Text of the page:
Cathy Cruz Marrero

What not to do after you fall into a fountain

Cathy Cruz Marrero's tumble in a mall became a viral hit -- but her reaction has turned her into a villain


Mary Elizabeth Williams
January 21, 2011 1:43AM (UTC)

Her name is Cathy Cruz Marrero, but you probably know her better as the Fountain Lady. Last week, as she walked past the Piercing Pagodas and Radio Shacks of Pennsylvania's Berkshire Mall, engrossed in the act of texting, she plowed face first into a fountain. And because this is 2011 and every minor public mishap is not just recorded but broadcast, it didn't take long for the security camera footage -- replete with the delighted giggles of mall security and their enjoyment of the spill from two different angles -- to make its way to YouTube.

Nearly 2 million views and thousands of comments about the "idiot lady" later, Marrero is learning firsthand that not all viral sensations wind up with job offers  and guest shots on George Lopez. Instead, her 15 seconds of walking, falling and getting her soaking-wet self out of the water have made her a worldwide punch line. Or as a mall security person narrated, "Aaaaand …. boom!"

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At this point, Marrero could have shrugged the whole thing off and accepted her place in the hall of YouTube infamy next to Star Wars Kid and Grape Lady.  Instead, she got mad. On "Good Morning America" Thursday, Marrero, who works at a store at the mall, sat with her attorney and appeared to be fighting back tears as she noted that the world has been "having a great laugh at my account." She admitted she had been "embarrassed" after she took the spill, but the bigger issue for her seems to be the utter lack of compassion the entire incident has generated ever since. "Nobody took my feelings into consideration. Nobody called, are you OK? Nobody went to my aid. Not one single person." On the video, her fall and recovery happen so quickly, it's easy to assume none of the shoppers even noticed. But that doesn't explain the security team hooting, "Play it back! Play it back!"

Marrero may well have good reason to be wary of the sudden spotlight: After her "GMA" appearance, she was in court Thursday regarding charges that she used a co-worker's credit card to rack up over $5,000 in bills at two local stores. Marrero's lawyer says, "Her prior personal affairs have nothing to do with what happened to her at the Berkshire Mall and the video that has been posted," and told George Stephanopoulos this morning, "We intend to hold all responsible parties accountable, whether that means requesting or demanding an apology, certainly requesting an explanation of how this happened, and certainly we want to know the identity of all persons responsible for making the video public."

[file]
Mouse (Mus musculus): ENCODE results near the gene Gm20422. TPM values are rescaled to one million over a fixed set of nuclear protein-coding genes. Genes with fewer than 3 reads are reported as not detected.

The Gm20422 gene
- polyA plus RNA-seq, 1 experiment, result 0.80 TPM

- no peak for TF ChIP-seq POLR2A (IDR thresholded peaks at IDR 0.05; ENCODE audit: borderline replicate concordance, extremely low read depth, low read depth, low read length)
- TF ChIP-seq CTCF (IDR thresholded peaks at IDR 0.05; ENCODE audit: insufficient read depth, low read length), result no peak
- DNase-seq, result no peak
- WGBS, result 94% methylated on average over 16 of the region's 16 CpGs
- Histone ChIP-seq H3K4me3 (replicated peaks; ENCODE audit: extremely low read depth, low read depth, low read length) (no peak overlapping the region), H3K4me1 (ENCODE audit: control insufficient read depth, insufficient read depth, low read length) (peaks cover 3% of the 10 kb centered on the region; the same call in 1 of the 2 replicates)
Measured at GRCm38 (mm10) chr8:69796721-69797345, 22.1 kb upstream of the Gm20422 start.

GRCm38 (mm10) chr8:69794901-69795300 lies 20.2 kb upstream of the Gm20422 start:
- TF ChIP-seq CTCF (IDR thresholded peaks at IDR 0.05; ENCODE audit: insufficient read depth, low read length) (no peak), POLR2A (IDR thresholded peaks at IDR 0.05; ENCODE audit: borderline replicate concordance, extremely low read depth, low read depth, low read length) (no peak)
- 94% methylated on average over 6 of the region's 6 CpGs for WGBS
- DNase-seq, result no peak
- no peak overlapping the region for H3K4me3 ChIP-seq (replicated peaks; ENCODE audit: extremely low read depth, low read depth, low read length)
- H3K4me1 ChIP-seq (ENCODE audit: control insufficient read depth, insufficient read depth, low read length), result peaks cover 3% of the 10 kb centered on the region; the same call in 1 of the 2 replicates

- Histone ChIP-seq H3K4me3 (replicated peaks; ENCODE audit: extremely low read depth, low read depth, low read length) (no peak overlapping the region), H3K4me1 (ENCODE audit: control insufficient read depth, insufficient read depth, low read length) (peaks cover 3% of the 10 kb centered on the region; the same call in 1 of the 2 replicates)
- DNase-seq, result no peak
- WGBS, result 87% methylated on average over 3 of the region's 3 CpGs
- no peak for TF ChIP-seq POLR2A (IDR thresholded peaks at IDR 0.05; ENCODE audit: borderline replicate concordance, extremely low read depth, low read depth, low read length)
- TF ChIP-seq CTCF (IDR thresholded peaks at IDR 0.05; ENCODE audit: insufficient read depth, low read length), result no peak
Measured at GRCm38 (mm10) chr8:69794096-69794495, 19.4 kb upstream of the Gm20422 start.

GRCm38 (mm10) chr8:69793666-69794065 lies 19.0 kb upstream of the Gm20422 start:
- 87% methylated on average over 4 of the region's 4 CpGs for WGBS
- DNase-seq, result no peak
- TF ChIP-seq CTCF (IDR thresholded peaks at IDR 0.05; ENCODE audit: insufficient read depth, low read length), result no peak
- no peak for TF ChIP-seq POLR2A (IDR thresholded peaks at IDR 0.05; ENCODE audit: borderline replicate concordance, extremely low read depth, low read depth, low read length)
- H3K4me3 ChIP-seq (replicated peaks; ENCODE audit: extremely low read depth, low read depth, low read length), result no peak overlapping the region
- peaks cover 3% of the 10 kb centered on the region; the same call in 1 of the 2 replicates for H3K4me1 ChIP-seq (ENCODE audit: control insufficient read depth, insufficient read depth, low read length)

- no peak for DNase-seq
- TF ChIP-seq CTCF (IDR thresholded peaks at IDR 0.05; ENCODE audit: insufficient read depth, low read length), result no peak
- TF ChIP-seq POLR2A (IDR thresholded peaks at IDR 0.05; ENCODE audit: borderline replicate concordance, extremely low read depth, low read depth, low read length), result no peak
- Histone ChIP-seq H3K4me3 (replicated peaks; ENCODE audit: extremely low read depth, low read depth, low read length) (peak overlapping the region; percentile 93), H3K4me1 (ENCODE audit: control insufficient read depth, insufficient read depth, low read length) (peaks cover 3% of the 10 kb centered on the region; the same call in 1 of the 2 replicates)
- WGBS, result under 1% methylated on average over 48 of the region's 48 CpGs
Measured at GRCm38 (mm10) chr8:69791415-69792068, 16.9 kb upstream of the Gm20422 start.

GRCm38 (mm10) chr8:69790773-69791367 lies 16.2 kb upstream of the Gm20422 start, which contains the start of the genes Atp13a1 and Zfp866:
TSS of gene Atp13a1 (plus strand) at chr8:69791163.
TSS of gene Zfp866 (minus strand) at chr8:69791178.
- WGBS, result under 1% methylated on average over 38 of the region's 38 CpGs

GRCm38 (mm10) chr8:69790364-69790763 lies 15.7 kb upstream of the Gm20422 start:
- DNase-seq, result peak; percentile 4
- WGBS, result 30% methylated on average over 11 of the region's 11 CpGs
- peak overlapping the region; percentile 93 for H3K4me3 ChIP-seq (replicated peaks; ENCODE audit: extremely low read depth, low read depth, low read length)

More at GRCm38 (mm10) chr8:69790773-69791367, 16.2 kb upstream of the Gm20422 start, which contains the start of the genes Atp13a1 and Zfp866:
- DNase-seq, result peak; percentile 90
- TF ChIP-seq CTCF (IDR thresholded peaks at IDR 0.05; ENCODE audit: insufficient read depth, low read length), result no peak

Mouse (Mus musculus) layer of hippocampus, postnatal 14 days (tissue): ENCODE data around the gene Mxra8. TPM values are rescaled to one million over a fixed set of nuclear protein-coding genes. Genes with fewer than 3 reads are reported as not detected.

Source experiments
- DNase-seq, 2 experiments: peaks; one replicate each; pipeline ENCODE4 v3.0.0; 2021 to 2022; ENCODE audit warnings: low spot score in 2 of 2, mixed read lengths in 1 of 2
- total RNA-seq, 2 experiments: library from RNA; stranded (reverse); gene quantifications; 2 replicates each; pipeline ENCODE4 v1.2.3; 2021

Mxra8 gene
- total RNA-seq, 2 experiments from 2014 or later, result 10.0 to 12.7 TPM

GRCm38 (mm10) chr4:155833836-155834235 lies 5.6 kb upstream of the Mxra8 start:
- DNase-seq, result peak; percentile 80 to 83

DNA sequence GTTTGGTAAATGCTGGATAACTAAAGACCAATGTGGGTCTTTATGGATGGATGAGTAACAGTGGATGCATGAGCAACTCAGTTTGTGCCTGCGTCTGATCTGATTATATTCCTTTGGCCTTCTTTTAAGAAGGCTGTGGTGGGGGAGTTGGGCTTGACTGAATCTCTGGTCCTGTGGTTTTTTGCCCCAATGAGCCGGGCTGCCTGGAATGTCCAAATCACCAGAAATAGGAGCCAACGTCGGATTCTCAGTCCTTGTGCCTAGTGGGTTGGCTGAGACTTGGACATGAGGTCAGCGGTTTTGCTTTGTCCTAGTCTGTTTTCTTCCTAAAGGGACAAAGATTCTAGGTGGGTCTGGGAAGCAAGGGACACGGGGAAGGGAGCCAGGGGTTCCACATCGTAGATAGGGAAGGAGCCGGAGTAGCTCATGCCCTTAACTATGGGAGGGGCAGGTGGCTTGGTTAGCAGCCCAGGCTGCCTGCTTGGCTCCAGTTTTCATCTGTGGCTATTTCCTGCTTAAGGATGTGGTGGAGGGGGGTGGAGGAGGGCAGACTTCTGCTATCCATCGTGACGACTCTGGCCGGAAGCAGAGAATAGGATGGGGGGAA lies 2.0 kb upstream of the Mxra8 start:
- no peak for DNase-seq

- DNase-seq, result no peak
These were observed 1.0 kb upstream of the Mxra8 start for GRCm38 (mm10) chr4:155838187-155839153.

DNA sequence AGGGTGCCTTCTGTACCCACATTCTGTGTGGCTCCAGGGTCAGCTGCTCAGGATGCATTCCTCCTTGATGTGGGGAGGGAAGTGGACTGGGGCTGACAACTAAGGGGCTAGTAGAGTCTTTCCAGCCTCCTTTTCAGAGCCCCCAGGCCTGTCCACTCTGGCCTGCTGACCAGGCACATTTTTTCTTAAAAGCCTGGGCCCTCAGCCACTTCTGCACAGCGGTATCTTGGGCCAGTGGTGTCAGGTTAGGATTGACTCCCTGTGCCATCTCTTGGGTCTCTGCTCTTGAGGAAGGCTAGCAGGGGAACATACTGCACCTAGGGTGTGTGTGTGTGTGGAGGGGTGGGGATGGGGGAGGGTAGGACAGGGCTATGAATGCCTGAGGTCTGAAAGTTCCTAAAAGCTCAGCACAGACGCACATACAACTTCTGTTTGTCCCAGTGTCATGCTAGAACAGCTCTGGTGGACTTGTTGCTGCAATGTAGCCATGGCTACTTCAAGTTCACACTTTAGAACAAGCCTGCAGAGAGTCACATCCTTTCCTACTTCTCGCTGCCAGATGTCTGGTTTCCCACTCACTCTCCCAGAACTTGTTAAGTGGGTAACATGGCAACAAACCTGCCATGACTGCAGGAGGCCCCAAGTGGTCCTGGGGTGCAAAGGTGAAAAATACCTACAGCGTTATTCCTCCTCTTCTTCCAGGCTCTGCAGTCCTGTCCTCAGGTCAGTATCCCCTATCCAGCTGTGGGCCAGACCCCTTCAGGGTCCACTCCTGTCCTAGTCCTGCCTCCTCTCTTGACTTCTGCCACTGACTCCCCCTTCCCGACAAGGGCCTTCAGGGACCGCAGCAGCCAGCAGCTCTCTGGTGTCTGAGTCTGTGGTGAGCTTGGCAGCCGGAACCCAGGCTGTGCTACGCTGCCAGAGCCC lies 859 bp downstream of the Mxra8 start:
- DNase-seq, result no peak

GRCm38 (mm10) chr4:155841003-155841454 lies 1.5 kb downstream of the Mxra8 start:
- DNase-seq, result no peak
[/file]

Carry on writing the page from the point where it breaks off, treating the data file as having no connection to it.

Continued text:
These new twists certainly aren't endearing Marrero any further to her Internet fans. YouTube commenters have been flocking to the clip all day, asking, "Why is she suing? To be an attention whore some more?" And indeed, appearing on "GMA" is probably not the fastest way to make this whole thing disappear. But to everyone who owns a phone, I say, ask not for whom the shopping mall fountain waits, it waits for thee.

Did Marrero need to be texting her friend from church about her birthday that fateful Wyomissing day? Of course not. Should she have been on the ball enough to realize that she was about to eat a faceful of cast-off pennies and wishes? You bet. But if you have never once glanced at your mobile device while engaged in other activity whatsoever, congratulations. You're in a small, exceptionally rare population, like people who pay to see Nicolas Cage movies. And while it's easy to point and laugh at Marrero -- hey, falling down is a reliable laugh getter -- it's worthwhile to ask whether the employees of a shopping mall should be spending their time deriding their patrons and disseminating their spills.

Remember the outrage (and yet, somehow, total surprise) when the pizza jockeys at a Domino's put a little something extra in a sandwich? Sure, nobody at the Berkshire Mall security was handling your lunch today, but when a simple, random moment of carelessness becomes an international joke, it's difficult not to find a disproportionate amount of cruelty there. Marrero did what millions of people -- with and without cellphones -- do every day. She just didn't watch where she was going. She compounded her offense by not having a sense of humor about being mocked by the Internet community. Seems to me the greater portion of contempt should be reserved for the mall security team who took such astonishing relish in her fall, and the YouTube commenters suggesting "the mall should be suing you for contaminating the fountain." Because while Marrero may not be the most sympathetic person to ever take a fall, she's far from the only one. And that's something to consider the next time you suddenly find your own butt over your head.

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Mary Elizabeth Williams

Mary Elizabeth Williams is a staff writer for Salon and the author of "A Series of Catastrophes & Miracles."

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